We know you’d take your pup everywhere if you could. You could easily picture your dog chilling in the office with you or working up a sweat on the treadmill as your gym partner…
However, sometimes the pups get left behind. If you’re planning a vacation anytime soon and can’t take Fido along, you’ll want to make sure you’re leaving your pet sitter with everything they could possibly need to care for your four-legged family member.
As an animal lover (and definitely a sucker) I end up watching my friends’ dogs for them a lot. I actually enjoy it1 I need a dog-fix every now and then, since I can’t have one in my apartment. I have also run into issues, when I wasn’t armed with all the information I needed. Like how could I know that my pal Clyde would counter-surf to eat his leash? Or, that time I ran out of dog food while watching three large (and hungry) pups, and after trying three different pet stores, found out that the owners buy their food from a trainer. Or later, when I couldn’t get those previously mentioned, three (normally insatiable) dogs to eat their breakfast.
Every morning for a week, I had to pull up a chair to their bowls and sit and wait. Why wouldn’t they eat?! When I called my friend, her response was, “Oh yeah, we put a little bit of whipped cream on their breakfast.” All the wasted time and worry, and these spoiled pups were just waiting on me to give them whipped cream!
In hope you don’t run into the same pawblems, I’ve compiled this pet sitter checklist. Hopefully it will prevent you from coming home to eaten leashes, whipped cream craving canines, or 10 bags of trash because your sitter didn’t know what day to take it to the curb.
• Time and date of departure and arrival
An itinerary is also helpful, so your pet sitter knows the best times to get in touch with you.
• Cell phone number, hotel information and room number
• Neighbor’s info
This comes in handy if your dog decides to lock the human out and laugh.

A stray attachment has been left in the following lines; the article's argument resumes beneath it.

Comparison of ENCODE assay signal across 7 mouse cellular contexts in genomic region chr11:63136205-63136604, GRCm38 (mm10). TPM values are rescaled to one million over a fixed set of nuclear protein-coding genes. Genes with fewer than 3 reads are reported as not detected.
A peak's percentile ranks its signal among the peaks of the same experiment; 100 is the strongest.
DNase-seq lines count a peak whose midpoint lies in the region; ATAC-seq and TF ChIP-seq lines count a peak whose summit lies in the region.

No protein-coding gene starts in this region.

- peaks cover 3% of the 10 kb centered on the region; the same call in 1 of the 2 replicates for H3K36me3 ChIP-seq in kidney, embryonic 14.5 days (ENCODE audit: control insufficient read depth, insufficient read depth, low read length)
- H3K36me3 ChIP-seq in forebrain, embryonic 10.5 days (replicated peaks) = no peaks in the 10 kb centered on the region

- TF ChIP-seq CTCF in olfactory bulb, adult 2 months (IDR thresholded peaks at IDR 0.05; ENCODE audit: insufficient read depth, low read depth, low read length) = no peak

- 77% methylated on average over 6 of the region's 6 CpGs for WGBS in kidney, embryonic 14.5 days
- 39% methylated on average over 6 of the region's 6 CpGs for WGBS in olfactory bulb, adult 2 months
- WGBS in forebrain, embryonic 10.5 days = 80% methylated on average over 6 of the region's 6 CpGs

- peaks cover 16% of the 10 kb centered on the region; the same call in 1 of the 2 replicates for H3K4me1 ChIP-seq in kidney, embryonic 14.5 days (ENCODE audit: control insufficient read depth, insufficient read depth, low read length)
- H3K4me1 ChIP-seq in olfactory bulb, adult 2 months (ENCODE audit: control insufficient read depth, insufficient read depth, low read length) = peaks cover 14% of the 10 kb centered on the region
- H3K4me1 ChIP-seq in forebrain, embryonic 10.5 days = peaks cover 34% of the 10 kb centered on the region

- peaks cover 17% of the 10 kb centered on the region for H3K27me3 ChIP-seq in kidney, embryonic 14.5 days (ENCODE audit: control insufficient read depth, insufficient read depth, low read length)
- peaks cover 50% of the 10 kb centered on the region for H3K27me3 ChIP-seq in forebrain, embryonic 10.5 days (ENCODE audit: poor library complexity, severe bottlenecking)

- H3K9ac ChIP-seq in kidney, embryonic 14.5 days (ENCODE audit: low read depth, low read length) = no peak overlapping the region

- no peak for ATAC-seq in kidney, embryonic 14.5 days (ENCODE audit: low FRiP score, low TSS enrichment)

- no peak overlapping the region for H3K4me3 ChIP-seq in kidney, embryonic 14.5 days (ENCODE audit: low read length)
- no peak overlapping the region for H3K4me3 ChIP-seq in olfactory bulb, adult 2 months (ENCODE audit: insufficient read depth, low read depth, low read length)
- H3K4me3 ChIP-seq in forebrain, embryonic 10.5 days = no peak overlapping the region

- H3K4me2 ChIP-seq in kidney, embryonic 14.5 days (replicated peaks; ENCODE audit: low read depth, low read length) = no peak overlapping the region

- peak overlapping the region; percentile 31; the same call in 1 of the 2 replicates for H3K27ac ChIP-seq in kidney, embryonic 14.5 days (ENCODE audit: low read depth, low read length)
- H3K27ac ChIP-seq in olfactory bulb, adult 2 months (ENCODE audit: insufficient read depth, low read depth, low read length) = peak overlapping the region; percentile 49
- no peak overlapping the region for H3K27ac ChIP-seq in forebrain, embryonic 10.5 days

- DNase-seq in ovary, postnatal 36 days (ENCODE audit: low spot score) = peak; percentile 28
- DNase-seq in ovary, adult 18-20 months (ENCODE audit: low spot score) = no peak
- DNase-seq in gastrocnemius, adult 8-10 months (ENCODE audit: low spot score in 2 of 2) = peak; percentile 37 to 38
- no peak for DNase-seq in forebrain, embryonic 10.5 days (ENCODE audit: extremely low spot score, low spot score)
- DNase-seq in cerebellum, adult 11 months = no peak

• Friend of family member’s information
If there’s something your pet sitter needs and they can’t reach you, then this is the next best thing.
• Security code
• Vet info
• Emergency plans
• Trash/recycling pick up days
• Feeding and walking schedule
• List of medications and instructions for use
Even if your dog doesn’t take daily meds, think about all that could happen. Is there something you give if the dog gets sneezy or a bellyache? Do you give allergy meds in a spoonful of peanut butter?
• Specific brand name for food and treats
You don’t want your dog to just eat anything if the food runs out.
• Pet store you frequent
Just in case the pet sitter needs to pick something up.
• List of where leash, food, brush, etc., is stored
• Favorite toys
• List of unfriendly dogs or people along walk route
Accidents happen, but maybe they can be better avoided by having the dog sitter stick to walking on a particular side of the street.
• Anything off limits?
If your dog isn’t allowed on the couch, make sure your pet sitter knows.
• Thermostat instructions
• Emergency spare key
Find a good hiding spot to store an extra key just in case.
Leave a list of days and times anyone comes to the home, such as a housecleaner, gardener, or pool cleaner. An unexpected guest can cause quite the fright for a housesitter.
• List of toxic foods to pets
• Tv/remote instructions
• Doggy hobbies
Your pet sitter should know what the dog’s normal behavior is. For example, does your pup drink out of the toilet? Tell your pet sitter so he or she knows to leave the seat down. Does Fido want scratches on the butt? Is the tennis ball better than the Frisbee? All helpful to know.
• Are you expecting a BarkBox while you’re away? Let your pet sitter know so your dog can enjoy all the parent-less fun.